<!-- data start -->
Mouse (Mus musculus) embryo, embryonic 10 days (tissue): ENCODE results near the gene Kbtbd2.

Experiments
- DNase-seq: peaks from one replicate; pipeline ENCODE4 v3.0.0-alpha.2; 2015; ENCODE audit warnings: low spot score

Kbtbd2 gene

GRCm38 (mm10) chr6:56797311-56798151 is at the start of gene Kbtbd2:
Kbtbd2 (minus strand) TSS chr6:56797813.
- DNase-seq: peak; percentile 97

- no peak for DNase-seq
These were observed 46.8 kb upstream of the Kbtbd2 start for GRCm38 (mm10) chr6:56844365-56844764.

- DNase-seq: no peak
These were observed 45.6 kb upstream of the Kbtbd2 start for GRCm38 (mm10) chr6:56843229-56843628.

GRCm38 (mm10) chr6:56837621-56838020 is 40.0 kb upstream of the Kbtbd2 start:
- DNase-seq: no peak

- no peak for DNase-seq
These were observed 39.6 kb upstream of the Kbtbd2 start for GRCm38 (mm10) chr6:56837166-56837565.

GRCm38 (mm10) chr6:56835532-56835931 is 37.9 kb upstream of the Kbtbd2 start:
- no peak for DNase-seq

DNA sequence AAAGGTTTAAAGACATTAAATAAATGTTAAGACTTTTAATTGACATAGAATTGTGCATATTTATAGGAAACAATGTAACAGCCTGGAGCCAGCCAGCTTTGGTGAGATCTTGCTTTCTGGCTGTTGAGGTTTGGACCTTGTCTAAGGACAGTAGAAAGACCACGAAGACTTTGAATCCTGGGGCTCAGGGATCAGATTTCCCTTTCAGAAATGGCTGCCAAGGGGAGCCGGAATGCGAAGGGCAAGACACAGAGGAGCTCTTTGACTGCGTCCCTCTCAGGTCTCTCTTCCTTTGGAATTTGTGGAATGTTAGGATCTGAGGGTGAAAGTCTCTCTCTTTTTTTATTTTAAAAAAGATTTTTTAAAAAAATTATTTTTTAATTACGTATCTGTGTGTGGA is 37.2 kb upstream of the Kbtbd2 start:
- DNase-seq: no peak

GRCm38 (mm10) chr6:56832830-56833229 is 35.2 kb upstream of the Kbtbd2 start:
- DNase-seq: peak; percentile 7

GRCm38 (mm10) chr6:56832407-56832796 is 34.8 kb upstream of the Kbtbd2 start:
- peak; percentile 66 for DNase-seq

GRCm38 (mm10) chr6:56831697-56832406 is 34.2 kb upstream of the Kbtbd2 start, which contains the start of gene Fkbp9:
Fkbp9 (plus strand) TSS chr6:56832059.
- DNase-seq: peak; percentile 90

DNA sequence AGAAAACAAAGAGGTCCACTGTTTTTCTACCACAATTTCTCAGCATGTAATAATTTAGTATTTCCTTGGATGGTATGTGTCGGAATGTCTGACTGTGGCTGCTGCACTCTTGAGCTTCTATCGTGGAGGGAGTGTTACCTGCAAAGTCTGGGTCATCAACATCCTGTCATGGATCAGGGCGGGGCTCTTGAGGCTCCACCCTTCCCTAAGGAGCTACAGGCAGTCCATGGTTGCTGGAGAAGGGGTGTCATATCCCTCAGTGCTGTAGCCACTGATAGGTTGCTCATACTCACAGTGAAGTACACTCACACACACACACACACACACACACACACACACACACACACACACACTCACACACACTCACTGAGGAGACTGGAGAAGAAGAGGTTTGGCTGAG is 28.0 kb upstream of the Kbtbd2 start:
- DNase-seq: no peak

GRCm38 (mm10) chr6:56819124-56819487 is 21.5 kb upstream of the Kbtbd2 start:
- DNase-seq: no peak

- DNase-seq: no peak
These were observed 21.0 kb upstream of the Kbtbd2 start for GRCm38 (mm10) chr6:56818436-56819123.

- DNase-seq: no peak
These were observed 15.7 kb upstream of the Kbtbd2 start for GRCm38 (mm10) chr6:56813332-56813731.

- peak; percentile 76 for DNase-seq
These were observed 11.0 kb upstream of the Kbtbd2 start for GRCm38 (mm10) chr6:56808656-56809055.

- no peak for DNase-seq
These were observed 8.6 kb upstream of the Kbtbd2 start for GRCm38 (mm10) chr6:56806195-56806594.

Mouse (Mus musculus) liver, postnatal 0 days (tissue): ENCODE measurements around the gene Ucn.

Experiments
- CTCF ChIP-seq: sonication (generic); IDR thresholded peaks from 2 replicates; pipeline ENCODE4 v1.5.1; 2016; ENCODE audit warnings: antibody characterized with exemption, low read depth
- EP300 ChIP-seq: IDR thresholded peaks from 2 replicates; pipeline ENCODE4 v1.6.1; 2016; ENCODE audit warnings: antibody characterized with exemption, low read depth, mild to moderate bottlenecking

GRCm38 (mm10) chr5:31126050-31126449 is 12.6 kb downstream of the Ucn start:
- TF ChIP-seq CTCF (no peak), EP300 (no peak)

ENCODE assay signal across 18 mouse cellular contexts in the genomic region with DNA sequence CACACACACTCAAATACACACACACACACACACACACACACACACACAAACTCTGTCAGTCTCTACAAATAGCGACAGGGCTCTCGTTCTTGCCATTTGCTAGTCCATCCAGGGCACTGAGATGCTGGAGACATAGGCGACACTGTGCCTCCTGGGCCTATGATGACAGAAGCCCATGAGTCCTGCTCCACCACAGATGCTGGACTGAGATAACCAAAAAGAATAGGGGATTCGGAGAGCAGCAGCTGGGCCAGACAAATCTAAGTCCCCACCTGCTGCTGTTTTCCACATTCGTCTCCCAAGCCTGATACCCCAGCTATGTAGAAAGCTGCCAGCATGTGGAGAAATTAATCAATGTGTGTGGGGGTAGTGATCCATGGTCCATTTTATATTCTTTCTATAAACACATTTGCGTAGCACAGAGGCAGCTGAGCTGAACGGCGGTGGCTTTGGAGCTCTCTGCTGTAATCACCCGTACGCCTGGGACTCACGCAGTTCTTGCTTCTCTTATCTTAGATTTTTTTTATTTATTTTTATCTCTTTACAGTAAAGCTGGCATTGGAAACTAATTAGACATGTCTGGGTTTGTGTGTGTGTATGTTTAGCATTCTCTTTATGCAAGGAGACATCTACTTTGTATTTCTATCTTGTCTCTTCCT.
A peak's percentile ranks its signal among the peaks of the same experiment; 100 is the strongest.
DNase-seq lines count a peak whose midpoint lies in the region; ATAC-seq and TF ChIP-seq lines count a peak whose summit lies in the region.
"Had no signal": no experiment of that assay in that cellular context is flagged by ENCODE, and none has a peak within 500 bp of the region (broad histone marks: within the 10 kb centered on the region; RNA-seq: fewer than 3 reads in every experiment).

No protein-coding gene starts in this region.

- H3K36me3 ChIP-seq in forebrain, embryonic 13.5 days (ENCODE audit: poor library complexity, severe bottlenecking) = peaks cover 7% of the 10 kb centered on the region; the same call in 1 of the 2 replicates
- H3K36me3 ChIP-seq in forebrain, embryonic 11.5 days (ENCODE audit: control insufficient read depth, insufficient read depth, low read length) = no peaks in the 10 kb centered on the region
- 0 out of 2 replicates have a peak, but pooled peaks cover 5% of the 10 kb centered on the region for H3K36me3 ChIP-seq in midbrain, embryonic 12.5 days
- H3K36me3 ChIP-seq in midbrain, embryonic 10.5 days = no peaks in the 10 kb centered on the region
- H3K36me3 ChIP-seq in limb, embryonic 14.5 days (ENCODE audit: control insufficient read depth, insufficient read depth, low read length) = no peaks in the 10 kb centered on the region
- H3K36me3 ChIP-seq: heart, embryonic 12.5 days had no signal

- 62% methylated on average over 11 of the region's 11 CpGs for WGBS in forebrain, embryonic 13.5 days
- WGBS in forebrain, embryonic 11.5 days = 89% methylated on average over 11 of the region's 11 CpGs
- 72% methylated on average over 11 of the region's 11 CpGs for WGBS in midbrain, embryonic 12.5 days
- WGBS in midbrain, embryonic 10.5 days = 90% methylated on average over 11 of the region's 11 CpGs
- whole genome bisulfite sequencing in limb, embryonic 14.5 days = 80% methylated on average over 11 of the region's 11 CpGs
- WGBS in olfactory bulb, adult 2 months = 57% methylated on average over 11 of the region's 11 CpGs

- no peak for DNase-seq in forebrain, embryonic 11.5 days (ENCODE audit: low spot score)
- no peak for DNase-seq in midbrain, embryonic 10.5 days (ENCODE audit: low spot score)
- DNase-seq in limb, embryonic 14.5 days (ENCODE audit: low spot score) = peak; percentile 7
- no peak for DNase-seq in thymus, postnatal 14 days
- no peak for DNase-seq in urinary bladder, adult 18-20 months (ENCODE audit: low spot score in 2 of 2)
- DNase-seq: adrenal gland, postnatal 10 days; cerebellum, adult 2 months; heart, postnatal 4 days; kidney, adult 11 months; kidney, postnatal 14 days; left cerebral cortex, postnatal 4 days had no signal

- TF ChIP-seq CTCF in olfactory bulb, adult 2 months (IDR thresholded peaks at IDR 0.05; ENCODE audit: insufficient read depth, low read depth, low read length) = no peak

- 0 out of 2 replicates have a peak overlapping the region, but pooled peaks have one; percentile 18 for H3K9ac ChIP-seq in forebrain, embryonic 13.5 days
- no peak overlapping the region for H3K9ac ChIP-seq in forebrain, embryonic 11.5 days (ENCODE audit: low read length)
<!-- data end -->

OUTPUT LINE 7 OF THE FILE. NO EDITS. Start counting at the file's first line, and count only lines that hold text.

- DNase-seq: peak; percentile 97